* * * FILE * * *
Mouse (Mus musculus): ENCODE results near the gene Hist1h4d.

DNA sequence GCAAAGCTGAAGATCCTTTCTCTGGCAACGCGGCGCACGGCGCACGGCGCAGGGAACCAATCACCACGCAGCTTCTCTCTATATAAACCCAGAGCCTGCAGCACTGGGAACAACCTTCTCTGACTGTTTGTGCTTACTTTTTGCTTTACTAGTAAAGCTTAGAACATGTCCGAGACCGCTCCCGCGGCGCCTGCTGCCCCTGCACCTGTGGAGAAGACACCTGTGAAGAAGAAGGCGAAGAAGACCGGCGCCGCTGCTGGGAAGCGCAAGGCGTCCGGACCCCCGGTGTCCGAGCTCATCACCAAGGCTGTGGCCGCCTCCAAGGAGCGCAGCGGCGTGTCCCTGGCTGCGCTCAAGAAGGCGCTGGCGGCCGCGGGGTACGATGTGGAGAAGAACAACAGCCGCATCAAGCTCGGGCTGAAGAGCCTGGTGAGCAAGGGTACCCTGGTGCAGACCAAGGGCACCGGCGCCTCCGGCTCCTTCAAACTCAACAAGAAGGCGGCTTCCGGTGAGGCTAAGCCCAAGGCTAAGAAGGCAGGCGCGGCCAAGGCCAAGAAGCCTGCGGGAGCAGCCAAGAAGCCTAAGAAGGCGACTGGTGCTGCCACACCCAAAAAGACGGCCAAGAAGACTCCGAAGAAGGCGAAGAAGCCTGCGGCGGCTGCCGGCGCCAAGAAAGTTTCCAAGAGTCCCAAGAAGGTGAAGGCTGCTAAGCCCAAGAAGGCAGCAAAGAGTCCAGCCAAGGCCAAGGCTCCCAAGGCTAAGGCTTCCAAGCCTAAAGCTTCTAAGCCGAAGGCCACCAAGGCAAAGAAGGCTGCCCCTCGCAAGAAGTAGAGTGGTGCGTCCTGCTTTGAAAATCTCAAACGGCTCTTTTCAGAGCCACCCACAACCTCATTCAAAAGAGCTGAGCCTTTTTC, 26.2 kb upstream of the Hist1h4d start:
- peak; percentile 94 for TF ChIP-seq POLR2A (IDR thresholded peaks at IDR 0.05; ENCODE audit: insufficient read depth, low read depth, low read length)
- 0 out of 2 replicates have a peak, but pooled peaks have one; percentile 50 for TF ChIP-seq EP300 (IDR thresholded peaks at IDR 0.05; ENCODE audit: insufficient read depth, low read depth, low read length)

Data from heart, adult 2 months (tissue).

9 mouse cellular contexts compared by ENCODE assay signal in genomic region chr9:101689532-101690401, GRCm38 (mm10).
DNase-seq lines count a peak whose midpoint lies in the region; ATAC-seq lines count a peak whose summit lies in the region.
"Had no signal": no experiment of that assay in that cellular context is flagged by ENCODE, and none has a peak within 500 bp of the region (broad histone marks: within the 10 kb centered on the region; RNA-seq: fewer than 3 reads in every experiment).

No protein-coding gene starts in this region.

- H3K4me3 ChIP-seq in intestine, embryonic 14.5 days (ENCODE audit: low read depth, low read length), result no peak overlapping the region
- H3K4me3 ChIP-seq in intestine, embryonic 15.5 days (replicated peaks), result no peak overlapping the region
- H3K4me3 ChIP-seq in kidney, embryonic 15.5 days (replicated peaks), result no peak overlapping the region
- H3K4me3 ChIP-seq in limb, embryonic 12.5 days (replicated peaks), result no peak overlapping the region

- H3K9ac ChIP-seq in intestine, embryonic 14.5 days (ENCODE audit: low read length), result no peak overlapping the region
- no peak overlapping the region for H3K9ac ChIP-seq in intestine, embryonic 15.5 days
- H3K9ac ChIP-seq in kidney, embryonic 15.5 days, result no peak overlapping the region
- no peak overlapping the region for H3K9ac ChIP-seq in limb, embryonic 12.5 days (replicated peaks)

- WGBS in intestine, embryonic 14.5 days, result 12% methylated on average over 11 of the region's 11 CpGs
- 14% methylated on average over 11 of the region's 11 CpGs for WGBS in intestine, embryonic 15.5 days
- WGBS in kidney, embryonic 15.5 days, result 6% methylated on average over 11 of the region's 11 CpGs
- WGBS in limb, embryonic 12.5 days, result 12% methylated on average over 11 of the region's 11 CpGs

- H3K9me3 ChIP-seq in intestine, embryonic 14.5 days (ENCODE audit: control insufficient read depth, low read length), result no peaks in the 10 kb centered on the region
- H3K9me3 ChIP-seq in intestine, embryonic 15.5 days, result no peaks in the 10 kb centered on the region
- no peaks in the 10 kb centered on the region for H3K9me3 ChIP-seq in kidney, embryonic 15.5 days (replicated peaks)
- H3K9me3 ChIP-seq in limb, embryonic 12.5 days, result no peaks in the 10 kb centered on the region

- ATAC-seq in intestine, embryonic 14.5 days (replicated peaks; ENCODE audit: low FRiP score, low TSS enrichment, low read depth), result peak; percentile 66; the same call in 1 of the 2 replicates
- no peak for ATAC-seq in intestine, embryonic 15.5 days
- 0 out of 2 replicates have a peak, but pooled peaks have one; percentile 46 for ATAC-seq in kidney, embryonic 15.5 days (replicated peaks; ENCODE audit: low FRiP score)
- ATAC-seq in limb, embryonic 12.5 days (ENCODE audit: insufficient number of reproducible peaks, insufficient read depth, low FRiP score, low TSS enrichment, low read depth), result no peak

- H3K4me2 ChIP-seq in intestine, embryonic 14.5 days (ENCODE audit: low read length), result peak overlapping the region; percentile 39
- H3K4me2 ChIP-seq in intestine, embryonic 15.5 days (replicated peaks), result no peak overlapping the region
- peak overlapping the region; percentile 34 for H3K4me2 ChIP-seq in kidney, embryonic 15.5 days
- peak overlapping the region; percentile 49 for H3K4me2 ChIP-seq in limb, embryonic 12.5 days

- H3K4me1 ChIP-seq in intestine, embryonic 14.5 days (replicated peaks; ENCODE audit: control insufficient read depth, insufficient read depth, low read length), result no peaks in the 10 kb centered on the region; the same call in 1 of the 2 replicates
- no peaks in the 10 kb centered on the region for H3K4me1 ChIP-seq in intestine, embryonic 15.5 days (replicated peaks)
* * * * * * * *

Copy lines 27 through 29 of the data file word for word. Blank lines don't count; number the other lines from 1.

- no peak for ATAC-seq in intestine, embryonic 15.5 days
- 0 out of 2 replicates have a peak, but pooled peaks have one; percentile 46 for ATAC-seq in kidney, embryonic 15.5 days (replicated peaks; ENCODE audit: low FRiP score)
- ATAC-seq in limb, embryonic 12.5 days (ENCODE audit: insufficient number of reproducible peaks, insufficient read depth, low FRiP score, low TSS enrichment, low read depth), result no peak